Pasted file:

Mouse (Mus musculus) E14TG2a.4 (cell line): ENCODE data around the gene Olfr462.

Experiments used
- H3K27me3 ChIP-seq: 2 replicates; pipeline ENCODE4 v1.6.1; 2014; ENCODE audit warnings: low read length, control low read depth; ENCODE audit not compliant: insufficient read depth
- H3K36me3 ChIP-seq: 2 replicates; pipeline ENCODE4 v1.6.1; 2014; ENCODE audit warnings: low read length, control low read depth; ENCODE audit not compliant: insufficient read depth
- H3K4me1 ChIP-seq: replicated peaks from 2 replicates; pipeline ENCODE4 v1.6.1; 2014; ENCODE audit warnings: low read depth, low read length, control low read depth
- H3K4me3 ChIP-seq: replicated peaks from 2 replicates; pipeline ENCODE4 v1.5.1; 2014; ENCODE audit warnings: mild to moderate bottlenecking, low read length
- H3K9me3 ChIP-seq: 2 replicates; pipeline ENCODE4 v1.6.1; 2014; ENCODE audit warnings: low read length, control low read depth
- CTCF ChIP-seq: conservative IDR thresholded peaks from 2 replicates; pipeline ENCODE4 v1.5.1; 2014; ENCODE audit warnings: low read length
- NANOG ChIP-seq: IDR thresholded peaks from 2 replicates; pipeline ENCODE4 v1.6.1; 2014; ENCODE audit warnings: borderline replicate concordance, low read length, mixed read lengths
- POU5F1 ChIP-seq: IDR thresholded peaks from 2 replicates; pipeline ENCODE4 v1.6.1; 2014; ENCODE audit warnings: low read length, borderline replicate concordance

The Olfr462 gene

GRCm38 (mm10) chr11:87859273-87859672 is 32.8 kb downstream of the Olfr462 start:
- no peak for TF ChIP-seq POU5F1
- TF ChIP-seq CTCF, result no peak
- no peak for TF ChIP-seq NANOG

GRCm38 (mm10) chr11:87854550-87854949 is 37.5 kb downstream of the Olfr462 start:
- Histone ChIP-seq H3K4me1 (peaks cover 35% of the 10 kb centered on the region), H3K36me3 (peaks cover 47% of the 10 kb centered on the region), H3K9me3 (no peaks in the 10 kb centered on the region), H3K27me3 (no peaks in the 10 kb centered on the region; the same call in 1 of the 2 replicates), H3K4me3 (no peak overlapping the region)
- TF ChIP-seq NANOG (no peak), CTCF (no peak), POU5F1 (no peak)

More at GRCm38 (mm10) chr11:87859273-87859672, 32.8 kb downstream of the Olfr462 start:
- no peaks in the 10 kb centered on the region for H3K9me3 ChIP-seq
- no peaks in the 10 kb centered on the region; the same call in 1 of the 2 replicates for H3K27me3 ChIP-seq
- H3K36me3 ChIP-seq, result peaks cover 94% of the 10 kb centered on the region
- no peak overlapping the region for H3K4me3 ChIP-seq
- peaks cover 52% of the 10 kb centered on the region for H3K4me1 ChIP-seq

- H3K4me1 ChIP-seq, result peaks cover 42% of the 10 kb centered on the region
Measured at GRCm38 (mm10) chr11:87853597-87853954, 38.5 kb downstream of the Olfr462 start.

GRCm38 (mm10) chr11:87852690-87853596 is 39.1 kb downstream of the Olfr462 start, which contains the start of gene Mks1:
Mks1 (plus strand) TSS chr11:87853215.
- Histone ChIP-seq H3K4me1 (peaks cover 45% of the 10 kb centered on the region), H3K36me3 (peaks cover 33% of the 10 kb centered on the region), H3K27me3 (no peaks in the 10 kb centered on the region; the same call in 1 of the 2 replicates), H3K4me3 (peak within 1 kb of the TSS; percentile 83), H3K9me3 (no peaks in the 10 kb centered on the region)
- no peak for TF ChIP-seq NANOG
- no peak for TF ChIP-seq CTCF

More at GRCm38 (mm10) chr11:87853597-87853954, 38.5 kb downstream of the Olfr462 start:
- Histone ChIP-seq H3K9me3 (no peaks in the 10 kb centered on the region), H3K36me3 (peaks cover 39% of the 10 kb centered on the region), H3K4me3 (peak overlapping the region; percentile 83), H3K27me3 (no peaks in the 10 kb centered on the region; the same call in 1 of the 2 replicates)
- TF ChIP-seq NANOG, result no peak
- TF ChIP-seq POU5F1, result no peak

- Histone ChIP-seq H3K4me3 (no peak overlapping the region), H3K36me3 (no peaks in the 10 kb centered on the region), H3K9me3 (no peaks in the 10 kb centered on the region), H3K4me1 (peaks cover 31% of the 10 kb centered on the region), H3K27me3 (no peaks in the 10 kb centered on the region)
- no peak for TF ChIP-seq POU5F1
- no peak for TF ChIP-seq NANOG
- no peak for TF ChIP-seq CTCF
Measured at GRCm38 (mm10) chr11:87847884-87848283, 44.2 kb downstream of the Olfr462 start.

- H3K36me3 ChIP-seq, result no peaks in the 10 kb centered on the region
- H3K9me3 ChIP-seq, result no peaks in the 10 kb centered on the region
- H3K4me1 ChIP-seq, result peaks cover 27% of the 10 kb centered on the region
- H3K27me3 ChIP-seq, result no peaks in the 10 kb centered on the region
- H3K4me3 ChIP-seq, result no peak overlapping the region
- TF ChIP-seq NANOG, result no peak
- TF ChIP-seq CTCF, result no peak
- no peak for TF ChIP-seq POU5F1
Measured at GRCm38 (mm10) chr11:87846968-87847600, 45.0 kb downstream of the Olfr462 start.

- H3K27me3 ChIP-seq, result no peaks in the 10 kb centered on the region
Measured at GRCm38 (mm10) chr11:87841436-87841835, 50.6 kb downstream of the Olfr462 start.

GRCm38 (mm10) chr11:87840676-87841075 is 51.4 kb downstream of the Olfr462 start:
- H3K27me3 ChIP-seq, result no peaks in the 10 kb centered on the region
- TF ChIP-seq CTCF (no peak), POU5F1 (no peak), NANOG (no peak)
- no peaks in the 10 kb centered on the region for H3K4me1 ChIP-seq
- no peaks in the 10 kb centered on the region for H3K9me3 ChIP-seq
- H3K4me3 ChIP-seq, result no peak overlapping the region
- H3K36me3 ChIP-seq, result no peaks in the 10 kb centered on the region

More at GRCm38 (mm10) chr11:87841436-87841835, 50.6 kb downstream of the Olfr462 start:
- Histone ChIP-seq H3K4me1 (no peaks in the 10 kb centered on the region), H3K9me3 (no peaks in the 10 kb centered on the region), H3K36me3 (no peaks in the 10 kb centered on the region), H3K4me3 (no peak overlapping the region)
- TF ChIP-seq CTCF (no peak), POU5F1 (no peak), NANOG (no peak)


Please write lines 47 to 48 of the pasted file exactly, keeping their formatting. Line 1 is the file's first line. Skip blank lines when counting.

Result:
- TF ChIP-seq CTCF, result no peak
- no peak for TF ChIP-seq POU5F1